Are there any decisions to be made in the close future?

– No, no. What we are asking our government is not to keep silent against all these behaviors. So, if they are taking action against us, we should ever respond to that.

My next question is about protectionism. The steel industry is strongly affected by this kind of policies. What is going to happen when the measures will be demolished?

– I have concerns about that. My main concern is these populist approaches, which have no basis. Our chance of making long-term planning for our industry is getting less and less or getting more and more difficult. And that’s going to disturb the steel industry more than we think.

What is your point about excess capacities in the industry? What is the best way to meet the problem?

– First of all, we need agree on a definition of excess capacity. What is really the excess capacity? Chinese have said that they are going to eliminate the excess capacity. In 2016 they declared 45 million tons excess capacity. In 2017 it was another 45 million tons, and in 2018 – 30 million tons. At the same time, they have produced in 2018 much more, than in 2017. So, what they really eliminated, I have no idea. Now they have just declared that they are installing another 97 million tons of capacities – to offsets the capacities have already eliminated. All this doesn’t really make much sense to me.

What we need to focus on — how the new capacities are being brought and what kind of benefits are given for these new capacities. One of the US major steel mill CEO have announced that he was negotiating with different states in the US about the benefits he would have after locating his capacity in one of these areas. So, they say that they don’t have state aid or a subsidy on a federal level, but we all know they have huge benefits given to the investors on a local level: free land, free power, exemption from taxes etc. This is what we need to focus on, and this is what we have to eliminate in the first place. If there is a logic, if there is a calculation behind, welcome to the game. But otherwise, with the help of the state, help of some authorities, this means you don’t play by the rules from the very beginning. This is what we need to concentrate on and fight against to eliminate.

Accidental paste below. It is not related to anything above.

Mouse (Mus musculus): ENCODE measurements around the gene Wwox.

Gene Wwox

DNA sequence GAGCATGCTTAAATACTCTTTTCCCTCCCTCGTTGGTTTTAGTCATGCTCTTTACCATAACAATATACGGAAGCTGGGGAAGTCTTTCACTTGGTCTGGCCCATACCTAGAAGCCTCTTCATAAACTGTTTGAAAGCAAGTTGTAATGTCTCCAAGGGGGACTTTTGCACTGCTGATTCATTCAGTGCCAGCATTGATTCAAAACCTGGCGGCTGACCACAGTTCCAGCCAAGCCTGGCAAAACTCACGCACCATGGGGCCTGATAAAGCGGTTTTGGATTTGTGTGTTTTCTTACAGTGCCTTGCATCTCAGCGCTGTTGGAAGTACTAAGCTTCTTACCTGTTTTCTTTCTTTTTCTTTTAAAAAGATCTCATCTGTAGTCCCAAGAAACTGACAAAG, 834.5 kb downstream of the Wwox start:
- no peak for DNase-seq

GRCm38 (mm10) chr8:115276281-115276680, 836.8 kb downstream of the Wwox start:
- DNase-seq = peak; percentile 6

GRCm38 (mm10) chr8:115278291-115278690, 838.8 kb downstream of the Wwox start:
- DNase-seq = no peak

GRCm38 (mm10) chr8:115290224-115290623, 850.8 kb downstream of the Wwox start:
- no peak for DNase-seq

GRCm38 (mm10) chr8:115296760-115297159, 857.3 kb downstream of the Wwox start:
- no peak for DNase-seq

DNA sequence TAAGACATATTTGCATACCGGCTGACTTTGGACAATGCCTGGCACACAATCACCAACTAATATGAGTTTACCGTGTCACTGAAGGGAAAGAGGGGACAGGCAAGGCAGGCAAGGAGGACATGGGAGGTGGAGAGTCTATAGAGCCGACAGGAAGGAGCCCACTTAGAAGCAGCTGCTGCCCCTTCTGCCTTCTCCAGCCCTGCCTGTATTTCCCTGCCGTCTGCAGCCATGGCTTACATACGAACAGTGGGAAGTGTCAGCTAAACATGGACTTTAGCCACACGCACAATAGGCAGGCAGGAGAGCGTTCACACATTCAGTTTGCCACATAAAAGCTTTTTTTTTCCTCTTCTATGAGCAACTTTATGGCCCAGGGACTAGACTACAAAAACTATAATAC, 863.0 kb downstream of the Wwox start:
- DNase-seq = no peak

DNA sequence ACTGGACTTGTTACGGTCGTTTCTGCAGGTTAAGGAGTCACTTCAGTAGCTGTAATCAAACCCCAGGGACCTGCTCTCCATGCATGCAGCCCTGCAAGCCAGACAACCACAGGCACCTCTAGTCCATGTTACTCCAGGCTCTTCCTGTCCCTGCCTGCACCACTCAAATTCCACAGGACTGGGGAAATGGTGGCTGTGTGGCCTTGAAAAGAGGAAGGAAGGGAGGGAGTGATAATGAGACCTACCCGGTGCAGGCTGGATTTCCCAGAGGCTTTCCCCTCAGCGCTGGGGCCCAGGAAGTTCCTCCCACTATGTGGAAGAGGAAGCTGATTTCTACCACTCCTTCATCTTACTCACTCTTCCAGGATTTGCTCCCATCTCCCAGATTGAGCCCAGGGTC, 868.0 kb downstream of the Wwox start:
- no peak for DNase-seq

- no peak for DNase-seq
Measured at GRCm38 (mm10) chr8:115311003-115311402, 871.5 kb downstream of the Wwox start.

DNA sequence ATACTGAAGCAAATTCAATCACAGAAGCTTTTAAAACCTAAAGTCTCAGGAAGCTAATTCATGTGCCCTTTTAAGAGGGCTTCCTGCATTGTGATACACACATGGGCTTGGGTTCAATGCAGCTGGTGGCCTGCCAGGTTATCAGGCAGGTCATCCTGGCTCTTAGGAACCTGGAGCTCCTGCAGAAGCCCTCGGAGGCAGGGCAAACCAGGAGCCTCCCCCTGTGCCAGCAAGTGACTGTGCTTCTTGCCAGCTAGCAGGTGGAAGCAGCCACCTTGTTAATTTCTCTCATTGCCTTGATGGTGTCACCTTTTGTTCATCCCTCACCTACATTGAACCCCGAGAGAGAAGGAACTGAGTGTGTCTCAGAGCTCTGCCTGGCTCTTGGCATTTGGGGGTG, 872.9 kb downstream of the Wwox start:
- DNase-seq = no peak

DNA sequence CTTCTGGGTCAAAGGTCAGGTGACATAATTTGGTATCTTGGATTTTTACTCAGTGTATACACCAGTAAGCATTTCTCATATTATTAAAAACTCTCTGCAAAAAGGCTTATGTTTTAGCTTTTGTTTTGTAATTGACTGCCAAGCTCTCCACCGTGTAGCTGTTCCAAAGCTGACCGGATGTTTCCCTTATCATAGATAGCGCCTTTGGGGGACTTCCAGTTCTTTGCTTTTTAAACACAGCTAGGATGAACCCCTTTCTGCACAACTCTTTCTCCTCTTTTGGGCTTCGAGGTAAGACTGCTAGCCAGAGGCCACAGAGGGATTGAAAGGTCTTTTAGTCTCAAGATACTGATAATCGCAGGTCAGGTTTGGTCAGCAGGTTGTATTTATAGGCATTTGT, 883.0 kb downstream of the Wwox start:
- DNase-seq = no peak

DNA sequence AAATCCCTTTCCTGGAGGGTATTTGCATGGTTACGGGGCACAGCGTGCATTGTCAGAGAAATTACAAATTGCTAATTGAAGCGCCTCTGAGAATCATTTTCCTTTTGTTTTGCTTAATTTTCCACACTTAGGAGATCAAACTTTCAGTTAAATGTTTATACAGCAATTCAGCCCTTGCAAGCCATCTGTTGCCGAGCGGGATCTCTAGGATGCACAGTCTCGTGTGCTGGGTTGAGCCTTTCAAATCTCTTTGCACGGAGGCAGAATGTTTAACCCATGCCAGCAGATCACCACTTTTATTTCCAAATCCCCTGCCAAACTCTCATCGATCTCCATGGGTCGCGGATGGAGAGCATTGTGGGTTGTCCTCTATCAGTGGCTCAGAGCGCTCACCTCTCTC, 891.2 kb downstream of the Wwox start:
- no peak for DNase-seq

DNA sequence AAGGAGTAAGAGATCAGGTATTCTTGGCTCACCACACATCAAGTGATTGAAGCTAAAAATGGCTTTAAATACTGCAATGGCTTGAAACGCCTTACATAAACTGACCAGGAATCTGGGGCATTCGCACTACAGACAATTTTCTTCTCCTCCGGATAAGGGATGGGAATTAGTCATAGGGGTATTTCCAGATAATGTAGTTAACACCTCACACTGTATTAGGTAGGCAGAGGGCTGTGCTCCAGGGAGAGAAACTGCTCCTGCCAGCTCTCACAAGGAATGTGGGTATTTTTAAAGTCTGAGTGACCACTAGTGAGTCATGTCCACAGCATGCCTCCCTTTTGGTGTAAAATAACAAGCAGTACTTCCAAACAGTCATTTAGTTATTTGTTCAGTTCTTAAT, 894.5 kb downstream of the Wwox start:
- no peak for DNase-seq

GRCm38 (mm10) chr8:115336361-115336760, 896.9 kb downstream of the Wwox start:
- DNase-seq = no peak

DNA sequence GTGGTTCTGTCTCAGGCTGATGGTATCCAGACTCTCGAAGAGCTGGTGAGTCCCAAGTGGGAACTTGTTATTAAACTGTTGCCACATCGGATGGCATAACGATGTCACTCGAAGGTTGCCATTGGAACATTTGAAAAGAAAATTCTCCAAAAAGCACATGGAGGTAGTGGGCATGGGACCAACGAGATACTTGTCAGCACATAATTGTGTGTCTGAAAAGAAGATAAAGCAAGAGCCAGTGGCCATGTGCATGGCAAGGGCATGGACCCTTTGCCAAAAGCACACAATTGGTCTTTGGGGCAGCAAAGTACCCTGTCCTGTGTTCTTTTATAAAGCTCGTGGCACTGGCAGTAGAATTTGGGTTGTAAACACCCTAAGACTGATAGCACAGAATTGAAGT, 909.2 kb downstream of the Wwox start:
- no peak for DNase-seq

The last question is kind of philosophical. What are the best ways, in your point of view, to increase the efficiency in the steel industry?

– There are many ways of course. But before doing so, I would recommend considering our responsibilities. Steel is still the biggest innovation and invention as far as material is concerned. It is a material of buildings, of transport vehicles and so on. We have our responsibilities towards the community, while the people still don’t believe we generate a big value. Instead they say the steel is a 3D business — it’s difficult, dangerous and dirty. So, in our case, the number one priority is the same – we want to eliminate all risks as far as safety is concerned. Number two priority is the environment. Everybody talks about green steel, responsible steel, but we all have to act accordingly.